It’s that time again: Every three years the National
Electrical Code (NEC) undergoes major revision. The 1999 NEC
includes several hundred changes that may have become the law
in your jurisdiction. Many of these changes were editorial in
nature, but some are important technical points. For the most
part, you can leave it to your electrician to worry about the
new rules, but in some cases these changes can directly affect
your design, pricing, and how you go about your
NM Cable Allowed Above Three Stories
Non-metallic sheathed cable (the standard
Romex found on all your job sites) is now allowed in all
one-family and two-family dwellings of any height. It was
previously restricted to buildings up to three stories. All
buildings four stories or taller were required to be wired with
another method, such as armored cable or conduit.
Although one- and two-family dwellings are usually not more
than three stories, taller structures are not unheard of. This
new rule should grant some relief for builders of those rare
The old rule also sometimes applies to basement or attic
remodels. Some inspectors required the whole house to be
rewired if an upstairs or downstairs addition pushed the house
over the three-story limit.
All other buildings besides dwellings fall under the old
rule: No NM cable if the building exceeds three stories in
Island Receptacles Clarified
The NEC requires that at least one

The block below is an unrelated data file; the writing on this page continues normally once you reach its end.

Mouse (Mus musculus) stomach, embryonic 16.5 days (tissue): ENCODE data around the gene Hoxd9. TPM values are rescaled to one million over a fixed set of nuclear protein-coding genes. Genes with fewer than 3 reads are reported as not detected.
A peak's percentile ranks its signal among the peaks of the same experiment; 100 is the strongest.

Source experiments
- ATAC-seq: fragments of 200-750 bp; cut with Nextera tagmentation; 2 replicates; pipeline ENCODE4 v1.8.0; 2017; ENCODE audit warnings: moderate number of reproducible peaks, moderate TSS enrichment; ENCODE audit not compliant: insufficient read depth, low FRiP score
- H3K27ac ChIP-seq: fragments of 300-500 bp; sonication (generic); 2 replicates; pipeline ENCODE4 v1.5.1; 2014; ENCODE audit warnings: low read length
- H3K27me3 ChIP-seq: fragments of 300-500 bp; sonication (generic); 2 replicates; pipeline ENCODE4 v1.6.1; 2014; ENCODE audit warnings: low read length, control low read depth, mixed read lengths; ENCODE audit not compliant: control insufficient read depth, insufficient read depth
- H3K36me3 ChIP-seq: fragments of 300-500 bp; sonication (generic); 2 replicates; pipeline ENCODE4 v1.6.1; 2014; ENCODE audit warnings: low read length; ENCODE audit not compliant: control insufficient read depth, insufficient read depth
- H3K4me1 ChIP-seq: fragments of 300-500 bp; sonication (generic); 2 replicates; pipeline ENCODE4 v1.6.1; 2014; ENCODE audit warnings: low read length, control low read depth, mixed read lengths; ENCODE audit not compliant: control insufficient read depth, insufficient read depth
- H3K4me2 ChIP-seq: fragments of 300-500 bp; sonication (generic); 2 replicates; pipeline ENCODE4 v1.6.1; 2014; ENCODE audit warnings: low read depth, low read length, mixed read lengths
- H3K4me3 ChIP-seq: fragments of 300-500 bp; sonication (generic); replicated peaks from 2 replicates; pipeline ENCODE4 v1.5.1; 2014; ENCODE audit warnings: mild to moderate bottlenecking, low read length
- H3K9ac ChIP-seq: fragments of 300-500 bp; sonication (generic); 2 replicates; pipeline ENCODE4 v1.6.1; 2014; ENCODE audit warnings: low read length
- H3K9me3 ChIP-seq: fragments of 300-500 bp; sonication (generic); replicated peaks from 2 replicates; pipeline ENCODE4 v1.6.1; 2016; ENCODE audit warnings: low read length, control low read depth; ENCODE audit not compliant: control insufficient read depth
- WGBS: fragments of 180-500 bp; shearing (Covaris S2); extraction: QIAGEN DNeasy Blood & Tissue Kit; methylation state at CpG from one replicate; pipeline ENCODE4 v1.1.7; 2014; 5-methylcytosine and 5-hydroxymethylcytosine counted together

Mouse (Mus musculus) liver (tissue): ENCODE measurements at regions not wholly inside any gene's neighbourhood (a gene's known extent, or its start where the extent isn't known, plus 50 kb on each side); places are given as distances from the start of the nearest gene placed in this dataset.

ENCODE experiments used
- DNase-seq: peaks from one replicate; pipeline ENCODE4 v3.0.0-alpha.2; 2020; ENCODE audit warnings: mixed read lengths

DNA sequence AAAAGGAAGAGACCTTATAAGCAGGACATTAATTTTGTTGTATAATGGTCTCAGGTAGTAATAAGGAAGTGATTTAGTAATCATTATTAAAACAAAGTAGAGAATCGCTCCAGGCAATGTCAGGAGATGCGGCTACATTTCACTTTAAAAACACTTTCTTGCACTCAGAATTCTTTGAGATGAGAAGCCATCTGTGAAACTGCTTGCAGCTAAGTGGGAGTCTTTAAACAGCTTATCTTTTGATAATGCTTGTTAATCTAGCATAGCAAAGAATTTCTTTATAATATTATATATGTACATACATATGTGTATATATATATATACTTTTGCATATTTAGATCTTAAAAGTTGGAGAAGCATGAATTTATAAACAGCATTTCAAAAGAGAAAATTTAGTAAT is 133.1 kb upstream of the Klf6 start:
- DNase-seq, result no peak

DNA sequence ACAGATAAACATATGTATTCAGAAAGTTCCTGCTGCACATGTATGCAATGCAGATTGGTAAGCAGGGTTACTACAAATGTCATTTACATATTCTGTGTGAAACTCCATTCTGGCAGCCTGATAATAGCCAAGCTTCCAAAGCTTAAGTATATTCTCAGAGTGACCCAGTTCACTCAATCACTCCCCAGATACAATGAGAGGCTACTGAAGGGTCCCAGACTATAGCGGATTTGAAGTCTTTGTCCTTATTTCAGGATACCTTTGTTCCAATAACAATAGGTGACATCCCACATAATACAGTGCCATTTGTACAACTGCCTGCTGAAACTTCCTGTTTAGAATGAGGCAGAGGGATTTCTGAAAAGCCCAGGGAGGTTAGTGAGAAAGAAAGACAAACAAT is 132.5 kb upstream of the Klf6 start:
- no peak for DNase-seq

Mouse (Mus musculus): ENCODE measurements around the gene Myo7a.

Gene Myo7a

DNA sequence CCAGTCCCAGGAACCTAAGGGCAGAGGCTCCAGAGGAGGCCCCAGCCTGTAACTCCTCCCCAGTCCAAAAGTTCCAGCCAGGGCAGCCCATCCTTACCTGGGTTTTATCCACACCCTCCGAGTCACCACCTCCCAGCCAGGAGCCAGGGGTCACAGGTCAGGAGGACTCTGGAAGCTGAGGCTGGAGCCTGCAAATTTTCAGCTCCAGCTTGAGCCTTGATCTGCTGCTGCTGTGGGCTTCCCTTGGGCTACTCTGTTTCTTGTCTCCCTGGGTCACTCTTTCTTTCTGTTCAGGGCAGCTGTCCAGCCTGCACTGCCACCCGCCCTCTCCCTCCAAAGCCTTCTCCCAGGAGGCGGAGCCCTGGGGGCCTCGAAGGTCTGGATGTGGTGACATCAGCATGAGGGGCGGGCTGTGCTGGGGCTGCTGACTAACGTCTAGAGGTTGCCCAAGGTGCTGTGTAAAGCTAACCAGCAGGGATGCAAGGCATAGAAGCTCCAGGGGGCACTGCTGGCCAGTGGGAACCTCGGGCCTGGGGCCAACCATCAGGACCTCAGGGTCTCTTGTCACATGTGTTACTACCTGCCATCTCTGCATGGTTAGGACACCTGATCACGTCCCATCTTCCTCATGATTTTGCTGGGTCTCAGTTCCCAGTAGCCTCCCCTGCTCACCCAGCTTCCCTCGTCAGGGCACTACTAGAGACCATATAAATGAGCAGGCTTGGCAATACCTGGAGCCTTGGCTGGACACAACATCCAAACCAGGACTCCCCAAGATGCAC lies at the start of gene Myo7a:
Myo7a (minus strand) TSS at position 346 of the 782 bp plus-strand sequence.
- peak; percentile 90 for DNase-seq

receptacle be installed on an island or peninsula. The question
has always been, Where do you put it? The 1996 NEC was not very
clear about this. Many inspectors required the receptacle to be
mounted on top of the countertop using a tombstone-style
receptacle, but most customers thought these were ugly.
Under the ’99 NEC, a tombstone receptacle is no longer
required. The code now clearly states that if no wall space or
cabinet is available above the countertop within 18 inches, a
receptacle can be mounted below the countertop within 12 inches
— except where the countertop overhangs 6 inches or more
(see Figure 1).
1. Island receptacles may be mounted on the cabinet side
within 12 inches of the countertop, but not under overhangs of
6 inches or more (right). If any vertical space is available
above the cabinet, as in a step-down counter, the receptacle
must be mounted there (above).
Bathroom Circuits Expanded
A change in the ’96 NEC required
bathroom receptacles to be connected to a GFCI-protected 20-amp
circuit that feeds only receptacles. The receptacles in all of
the bathrooms in a house could be wired off one 20-amp circuit,
but the circuit could not feed anything but bathroom
receptacles. This meant that exhaust fans and lights installed
in a shower (and which required GFCI protection to comply with
their UL listing) could not be connected to the 20-amp GFCI
receptacle circuit. Neither could jet tub motors or electric
Under the ’99 NEC, this 20-amp branch circuit for
bathroom receptacles can now feed fans, lighting, and other
fixed equipment (Figure 2).
2. The GFCI receptacle circuits in bathrooms can now
feed fans, lights, and other equipment — as long as the
circuit serves only the one bathroom.
However, two rules must be followed: The receptacle circuit
cannot be used to feed any other rooms, and the total connected
load of all of the fixed equipment except lighting cannot
exceed 10 amps (210-23a).
Be careful when applying this new rule. Changes elsewhere in
the code could seem to conflict. Make sure your inspector reads
it this way.
Access Panel for Jet Tubs
Although access to the electrical
equipment for a hydromassage bathtub has always been required,
a change in the language spells this out clearly. Often
homeowners balk at the thought of a removable access hatch in
an elegant tile tub surround. With some planning, you can
usually locate the panel inside a closet or in the ceiling of a
closet on the floor below.